Barras, M., & Legg, A. (2017). Drug dosing in obese adults. Australian Prescriber, 40(5), 189-193. https://doi.org/10.18773/ austprescr.2017.053

Rosenberg, J. B. (2019). Recognizing and treating opioid-induced constipation in chronically ill children. Pediatric Nursing, 45(1), 7–11. https://web.s.ebscohost.com/ehost/pdfviewer/pdfviewer?vid=5&sid=641ff465-b100-4187-99d2-477ca4c29f69%40redis

Pharmacokinetics and Pharmacodynamics

In every process which involves the use of drugs, drugs usually impact the body in different ways, and on the other side the body also impacts the drugs In several ways, all that is based on Pharmacokinetics and Pharmacodynamics. Pharmacokinetics is all about the reaction of the drug in the personal body which involves the movement of the drug via the body and the impact of the body on the drug (Daggenvoorde et al, 2013).  On the other side, there is Pharmacodynamics which deals with the effects of the drugs on the body. Based on the observation, I have observed a 72-year-old African-American male who had bipolar disorder.  This paper will talk about the scenario, factors that affect Pharmacokinetics and Pharmacodynamics as well as a personalized plan of care.

Scenario

The patient was an African –American male aged 72 years old by the name of John. He has a history of bipolar disorder and other related complications such as diabetes. According to the family of the man mostly his son, John had been refusing to take food for the last 3 days by the time he was brought to the healthcare facility, he was isolating himself most of the time and seemed to be confused. But despite all that he used to take his drugs (Salem & Fristad, 2020).

Factors that affect Pharmacokinetics and Pharmacodynamics

Based on that, there is gender whereby males have high hepatic metabolism than females. That metabolic rate can also be altered by the reproductive hormones. Then in terms of age, in Pharmacokinetics, the body fats increase but there is always a decrease of body water (Schmiegelow, 2017). Then in terms of Pharmacodynamics, there is always an increase in the sensitivity thus drugs with intended CNS effects are used due to age.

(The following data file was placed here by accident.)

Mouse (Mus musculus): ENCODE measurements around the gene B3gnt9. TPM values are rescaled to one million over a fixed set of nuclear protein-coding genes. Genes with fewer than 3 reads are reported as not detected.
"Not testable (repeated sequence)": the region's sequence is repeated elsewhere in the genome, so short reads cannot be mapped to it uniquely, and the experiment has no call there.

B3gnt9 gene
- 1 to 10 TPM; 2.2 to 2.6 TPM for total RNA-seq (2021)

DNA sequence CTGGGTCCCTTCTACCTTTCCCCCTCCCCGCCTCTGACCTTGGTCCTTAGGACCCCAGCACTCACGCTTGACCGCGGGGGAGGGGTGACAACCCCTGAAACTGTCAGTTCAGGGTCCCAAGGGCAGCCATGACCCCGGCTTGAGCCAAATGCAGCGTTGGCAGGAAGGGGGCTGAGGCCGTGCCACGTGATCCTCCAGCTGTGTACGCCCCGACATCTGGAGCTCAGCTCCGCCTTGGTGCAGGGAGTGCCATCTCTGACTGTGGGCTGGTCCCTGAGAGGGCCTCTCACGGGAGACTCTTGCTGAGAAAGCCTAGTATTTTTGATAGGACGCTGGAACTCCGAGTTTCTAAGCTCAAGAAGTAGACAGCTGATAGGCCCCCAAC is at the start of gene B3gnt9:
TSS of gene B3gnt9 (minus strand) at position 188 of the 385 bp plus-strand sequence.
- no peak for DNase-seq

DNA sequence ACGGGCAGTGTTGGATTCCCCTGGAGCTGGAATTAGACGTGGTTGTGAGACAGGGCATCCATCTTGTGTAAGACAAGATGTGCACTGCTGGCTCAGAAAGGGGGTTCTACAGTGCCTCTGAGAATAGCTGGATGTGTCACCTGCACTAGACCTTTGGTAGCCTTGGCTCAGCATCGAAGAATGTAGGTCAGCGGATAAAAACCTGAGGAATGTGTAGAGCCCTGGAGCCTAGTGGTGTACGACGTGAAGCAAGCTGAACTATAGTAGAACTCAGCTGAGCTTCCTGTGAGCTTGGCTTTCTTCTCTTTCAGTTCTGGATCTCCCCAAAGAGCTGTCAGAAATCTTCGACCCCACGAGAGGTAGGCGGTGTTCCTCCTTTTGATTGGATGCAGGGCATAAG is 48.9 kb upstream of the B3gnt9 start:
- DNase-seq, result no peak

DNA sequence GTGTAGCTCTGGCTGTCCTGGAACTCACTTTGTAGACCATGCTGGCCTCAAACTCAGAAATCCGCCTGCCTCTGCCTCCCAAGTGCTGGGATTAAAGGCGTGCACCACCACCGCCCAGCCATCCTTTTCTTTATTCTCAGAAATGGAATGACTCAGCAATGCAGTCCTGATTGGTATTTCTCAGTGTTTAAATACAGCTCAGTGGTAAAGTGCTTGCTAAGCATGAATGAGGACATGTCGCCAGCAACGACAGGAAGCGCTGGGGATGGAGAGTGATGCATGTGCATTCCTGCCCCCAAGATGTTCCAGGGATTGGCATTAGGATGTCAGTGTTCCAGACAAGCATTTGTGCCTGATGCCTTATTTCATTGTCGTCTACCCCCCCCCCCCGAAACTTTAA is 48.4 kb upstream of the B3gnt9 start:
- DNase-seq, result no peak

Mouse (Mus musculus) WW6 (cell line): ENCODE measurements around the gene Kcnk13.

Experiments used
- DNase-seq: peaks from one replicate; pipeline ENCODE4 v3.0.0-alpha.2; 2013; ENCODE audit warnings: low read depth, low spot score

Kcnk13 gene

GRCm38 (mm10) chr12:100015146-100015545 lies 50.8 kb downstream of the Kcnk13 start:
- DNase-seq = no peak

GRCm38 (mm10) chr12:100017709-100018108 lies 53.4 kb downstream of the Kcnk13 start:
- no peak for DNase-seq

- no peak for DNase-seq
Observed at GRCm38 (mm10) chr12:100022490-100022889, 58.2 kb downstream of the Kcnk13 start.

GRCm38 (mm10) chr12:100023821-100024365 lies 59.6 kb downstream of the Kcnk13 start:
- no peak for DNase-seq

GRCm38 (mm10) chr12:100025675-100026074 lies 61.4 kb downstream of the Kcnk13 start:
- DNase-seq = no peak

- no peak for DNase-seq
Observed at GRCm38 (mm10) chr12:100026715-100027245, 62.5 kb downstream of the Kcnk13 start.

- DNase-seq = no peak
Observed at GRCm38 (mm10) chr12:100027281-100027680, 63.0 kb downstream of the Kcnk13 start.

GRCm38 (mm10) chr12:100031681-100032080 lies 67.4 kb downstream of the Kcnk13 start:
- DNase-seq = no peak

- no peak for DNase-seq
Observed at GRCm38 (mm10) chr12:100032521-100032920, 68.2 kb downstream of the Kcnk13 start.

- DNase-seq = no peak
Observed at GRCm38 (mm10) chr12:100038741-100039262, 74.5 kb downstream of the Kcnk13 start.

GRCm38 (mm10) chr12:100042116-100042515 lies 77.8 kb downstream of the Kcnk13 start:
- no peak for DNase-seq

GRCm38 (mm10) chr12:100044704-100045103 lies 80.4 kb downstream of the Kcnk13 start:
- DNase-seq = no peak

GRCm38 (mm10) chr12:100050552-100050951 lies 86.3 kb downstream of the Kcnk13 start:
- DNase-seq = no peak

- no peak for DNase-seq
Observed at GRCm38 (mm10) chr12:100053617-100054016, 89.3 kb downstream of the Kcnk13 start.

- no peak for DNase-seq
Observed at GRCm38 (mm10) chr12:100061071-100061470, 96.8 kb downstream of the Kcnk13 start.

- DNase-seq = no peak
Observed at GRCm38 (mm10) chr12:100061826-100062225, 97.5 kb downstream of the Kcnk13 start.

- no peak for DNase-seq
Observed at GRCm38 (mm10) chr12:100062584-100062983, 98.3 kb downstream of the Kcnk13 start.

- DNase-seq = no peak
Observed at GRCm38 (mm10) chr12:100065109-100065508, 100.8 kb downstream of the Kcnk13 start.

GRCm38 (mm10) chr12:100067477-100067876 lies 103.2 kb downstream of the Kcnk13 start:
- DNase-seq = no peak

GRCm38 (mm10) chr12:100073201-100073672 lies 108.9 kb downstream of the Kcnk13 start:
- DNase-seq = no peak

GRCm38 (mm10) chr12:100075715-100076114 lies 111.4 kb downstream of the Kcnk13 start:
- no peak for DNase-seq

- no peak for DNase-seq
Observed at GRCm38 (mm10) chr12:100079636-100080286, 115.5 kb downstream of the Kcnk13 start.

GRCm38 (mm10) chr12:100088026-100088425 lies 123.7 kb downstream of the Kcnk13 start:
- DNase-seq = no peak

Personalized Plan of Care

First I prefer to use lithium to make sure that I prevent mood instability and also the I treat mania. That can help in the treatment of aggressive behavior in the process of acute manic episodes (Daggenvoorde et al., 2013).

 

References

Daggenvoorde, T. H., Goossens, P. J., & Gamel, C. J. (2013). Regained control: A phenomenological study of the use of a relapse prevention plan by patients with bipolar disorder. Perspectives in Psychiatric Care, n/a-n/a. 

Salem, T., & Fristad, M. A. (2020). Integrative medicine and lifestyle management in the treatment of the bipolar disorder. Bipolar Disorder, 267-284. 

Schmiegelow, K. (2017). Faculty opinions recommendation of prophylactic trimethoprim-sulfamethoxazole does not affect pharmacokinetics or pharmacodynamics of methotrexate. Faculty Opinions – Post-Publication Peer Review of the Biomedical Literature

NURS_6521_Week1_Discussion_Rubric

Excellent Good Fair Poor
Main Posting
Points Range: 45 (45%) – 50 (50%)
Answers all parts of the discussion question(s) expectations with reflective critical analysis and synthesis of knowledge gained from the course readings for the module and current credible sources.

Supported by at least three current, credible sources.

Written clearly and concisely with no grammatical or spelling errors and fully adheres to current APA manual writing rules and style.

Points Range: 40 (40%) – 44 (44%)
Responds to the discussion question(s) and is reflective with critical analysis and synthesis of knowledge gained from the course readings for the module.

At least 75% of post has exceptional depth and breadth.

Supported by at least three credible sources.

Written clearly and concisely with one or no grammatical or spelling errors and fully adheres to current APA manual writing rules and style.

Points Range: 35 (35%) – 39 (39%)
Responds to some of the discussion question(s).

One or two criteria are not addressed or are superficially addressed.

Is somewhat lacking reflection and critical analysis and synthesis.

Somewhat represents knowledge gained from the course readings for the module.

Post is cited with two credible sources.

Written somewhat concisely; may contain more than two spelling or grammatical errors.

Contains some APA formatting errors.

Points Range: 0 (0%) – 34 (34%)
Does not respond to the discussion question(s) adequately.

Lacks depth or superficially addresses criteria.

Lacks reflection and critical analysis and synthesis.

Does not represent knowledge gained from the course readings for the module.